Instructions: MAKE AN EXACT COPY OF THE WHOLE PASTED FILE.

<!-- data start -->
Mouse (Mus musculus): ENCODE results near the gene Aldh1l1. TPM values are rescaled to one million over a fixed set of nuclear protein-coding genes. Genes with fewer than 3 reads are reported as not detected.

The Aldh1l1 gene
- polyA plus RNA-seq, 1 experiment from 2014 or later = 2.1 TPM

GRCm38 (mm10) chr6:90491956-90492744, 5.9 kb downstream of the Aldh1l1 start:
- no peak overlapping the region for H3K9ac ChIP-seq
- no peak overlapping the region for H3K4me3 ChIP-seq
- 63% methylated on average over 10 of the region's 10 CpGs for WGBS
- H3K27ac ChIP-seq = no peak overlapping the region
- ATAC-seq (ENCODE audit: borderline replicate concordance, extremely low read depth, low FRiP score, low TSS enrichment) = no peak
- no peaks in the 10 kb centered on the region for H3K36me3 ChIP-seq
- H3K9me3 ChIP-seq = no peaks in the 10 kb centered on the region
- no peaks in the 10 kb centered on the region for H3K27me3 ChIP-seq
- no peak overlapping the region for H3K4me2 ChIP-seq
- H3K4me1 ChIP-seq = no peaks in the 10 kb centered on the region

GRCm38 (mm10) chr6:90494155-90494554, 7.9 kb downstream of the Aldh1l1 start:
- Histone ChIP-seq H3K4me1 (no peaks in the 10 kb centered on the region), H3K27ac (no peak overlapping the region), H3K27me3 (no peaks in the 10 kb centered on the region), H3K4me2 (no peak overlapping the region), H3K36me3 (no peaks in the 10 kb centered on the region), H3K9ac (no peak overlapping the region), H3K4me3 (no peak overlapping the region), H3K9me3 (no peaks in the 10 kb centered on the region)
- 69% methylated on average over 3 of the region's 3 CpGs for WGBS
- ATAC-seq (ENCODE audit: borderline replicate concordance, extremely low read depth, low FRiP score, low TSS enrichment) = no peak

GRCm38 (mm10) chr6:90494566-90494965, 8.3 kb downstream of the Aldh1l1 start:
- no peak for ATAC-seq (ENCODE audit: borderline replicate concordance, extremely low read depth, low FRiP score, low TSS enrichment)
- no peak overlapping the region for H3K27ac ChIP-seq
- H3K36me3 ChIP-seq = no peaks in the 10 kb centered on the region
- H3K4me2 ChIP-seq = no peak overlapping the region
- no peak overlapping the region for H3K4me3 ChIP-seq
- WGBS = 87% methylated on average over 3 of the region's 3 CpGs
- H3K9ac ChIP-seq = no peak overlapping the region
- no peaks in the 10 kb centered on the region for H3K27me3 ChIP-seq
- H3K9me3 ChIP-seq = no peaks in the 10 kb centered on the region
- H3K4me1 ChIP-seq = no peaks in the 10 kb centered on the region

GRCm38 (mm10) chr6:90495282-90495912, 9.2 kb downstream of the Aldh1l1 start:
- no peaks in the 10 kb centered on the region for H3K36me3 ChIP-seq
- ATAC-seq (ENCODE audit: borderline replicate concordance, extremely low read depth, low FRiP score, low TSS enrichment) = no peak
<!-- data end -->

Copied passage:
Mouse (Mus musculus): ENCODE results near the gene Aldh1l1. TPM values are rescaled to one million over a fixed set of nuclear protein-coding genes. Genes with fewer than 3 reads are reported as not detected.

The Aldh1l1 gene
- polyA plus RNA-seq, 1 experiment from 2014 or later = 2.1 TPM

GRCm38 (mm10) chr6:90491956-90492744, 5.9 kb downstream of the Aldh1l1 start:
- no peak overlapping the region for H3K9ac ChIP-seq
- no peak overlapping the region for H3K4me3 ChIP-seq
- 63% methylated on average over 10 of the region's 10 CpGs for WGBS
- H3K27ac ChIP-seq = no peak overlapping the region
- ATAC-seq (ENCODE audit: borderline replicate concordance, extremely low read depth, low FRiP score, low TSS enrichment) = no peak
- no peaks in the 10 kb centered on the region for H3K36me3 ChIP-seq
- H3K9me3 ChIP-seq = no peaks in the 10 kb centered on the region
- no peaks in the 10 kb centered on the region for H3K27me3 ChIP-seq
- no peak overlapping the region for H3K4me2 ChIP-seq
- H3K4me1 ChIP-seq = no peaks in the 10 kb centered on the region

GRCm38 (mm10) chr6:90494155-90494554, 7.9 kb downstream of the Aldh1l1 start:
- Histone ChIP-seq H3K4me1 (no peaks in the 10 kb centered on the region), H3K27ac (no peak overlapping the region), H3K27me3 (no peaks in the 10 kb centered on the region), H3K4me2 (no peak overlapping the region), H3K36me3 (no peaks in the 10 kb centered on the region), H3K9ac (no peak overlapping the region), H3K4me3 (no peak overlapping the region), H3K9me3 (no peaks in the 10 kb centered on the region)
- 69% methylated on average over 3 of the region's 3 CpGs for WGBS
- ATAC-seq (ENCODE audit: borderline replicate concordance, extremely low read depth, low FRiP score, low TSS enrichment) = no peak

GRCm38 (mm10) chr6:90494566-90494965, 8.3 kb downstream of the Aldh1l1 start:
- no peak for ATAC-seq (ENCODE audit: borderline replicate concordance, extremely low read depth, low FRiP score, low TSS enrichment)
- no peak overlapping the region for H3K27ac ChIP-seq
- H3K36me3 ChIP-seq = no peaks in the 10 kb centered on the region
- H3K4me2 ChIP-seq = no peak overlapping the region
- no peak overlapping the region for H3K4me3 ChIP-seq
- WGBS = 87% methylated on average over 3 of the region's 3 CpGs
- H3K9ac ChIP-seq = no peak overlapping the region
- no peaks in the 10 kb centered on the region for H3K27me3 ChIP-seq
- H3K9me3 ChIP-seq = no peaks in the 10 kb centered on the region
- H3K4me1 ChIP-seq = no peaks in the 10 kb centered on the region

GRCm38 (mm10) chr6:90495282-90495912, 9.2 kb downstream of the Aldh1l1 start:
- no peaks in the 10 kb centered on the region for H3K36me3 ChIP-seq
- ATAC-seq (ENCODE audit: borderline replicate concordance, extremely low read depth, low FRiP score, low TSS enrichment) = no peak